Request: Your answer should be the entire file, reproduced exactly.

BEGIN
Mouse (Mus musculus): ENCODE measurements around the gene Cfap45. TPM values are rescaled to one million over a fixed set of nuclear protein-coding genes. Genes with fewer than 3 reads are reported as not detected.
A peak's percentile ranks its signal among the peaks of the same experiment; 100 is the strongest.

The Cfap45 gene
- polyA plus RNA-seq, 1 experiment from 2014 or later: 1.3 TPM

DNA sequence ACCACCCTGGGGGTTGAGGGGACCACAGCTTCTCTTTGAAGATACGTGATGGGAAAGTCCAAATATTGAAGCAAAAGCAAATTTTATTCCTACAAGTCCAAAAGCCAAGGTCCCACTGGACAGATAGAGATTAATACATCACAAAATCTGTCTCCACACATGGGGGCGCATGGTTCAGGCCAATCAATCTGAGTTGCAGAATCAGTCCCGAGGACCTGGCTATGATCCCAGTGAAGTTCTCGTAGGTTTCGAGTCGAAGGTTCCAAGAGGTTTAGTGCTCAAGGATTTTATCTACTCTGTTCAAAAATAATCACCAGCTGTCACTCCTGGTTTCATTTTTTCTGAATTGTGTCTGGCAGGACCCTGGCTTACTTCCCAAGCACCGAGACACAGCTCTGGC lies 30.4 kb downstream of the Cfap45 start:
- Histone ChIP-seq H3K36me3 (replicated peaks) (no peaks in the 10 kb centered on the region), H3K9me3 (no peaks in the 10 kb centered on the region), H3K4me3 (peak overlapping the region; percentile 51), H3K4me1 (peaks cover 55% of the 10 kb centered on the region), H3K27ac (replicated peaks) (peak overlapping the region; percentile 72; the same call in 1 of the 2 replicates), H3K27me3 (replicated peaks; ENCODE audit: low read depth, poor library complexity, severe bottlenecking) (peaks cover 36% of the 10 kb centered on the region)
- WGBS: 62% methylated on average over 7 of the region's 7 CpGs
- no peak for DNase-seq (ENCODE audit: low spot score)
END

Mouse (Mus musculus): ENCODE measurements around the gene Cfap45. TPM values are rescaled to one million over a fixed set of nuclear protein-coding genes. Genes with fewer than 3 reads are reported as not detected.
A peak's percentile ranks its signal among the peaks of the same experiment; 100 is the strongest.

The Cfap45 gene
- polyA plus RNA-seq, 1 experiment from 2014 or later: 1.3 TPM

DNA sequence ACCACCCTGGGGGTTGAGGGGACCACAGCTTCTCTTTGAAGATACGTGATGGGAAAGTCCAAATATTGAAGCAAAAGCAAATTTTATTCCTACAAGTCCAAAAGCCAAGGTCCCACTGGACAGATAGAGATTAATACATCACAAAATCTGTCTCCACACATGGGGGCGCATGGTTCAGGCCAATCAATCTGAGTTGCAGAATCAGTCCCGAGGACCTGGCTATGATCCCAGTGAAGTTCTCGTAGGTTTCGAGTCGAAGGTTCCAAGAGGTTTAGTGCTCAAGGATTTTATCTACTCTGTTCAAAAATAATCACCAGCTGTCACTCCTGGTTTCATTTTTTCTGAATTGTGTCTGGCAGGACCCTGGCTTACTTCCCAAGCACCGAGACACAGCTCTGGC lies 30.4 kb downstream of the Cfap45 start:
- Histone ChIP-seq H3K36me3 (replicated peaks) (no peaks in the 10 kb centered on the region), H3K9me3 (no peaks in the 10 kb centered on the region), H3K4me3 (peak overlapping the region; percentile 51), H3K4me1 (peaks cover 55% of the 10 kb centered on the region), H3K27ac (replicated peaks) (peak overlapping the region; percentile 72; the same call in 1 of the 2 replicates), H3K27me3 (replicated peaks; ENCODE audit: low read depth, poor library complexity, severe bottlenecking) (peaks cover 36% of the 10 kb centered on the region)
- WGBS: 62% methylated on average over 7 of the region's 7 CpGs
- no peak for DNase-seq (ENCODE audit: low spot score)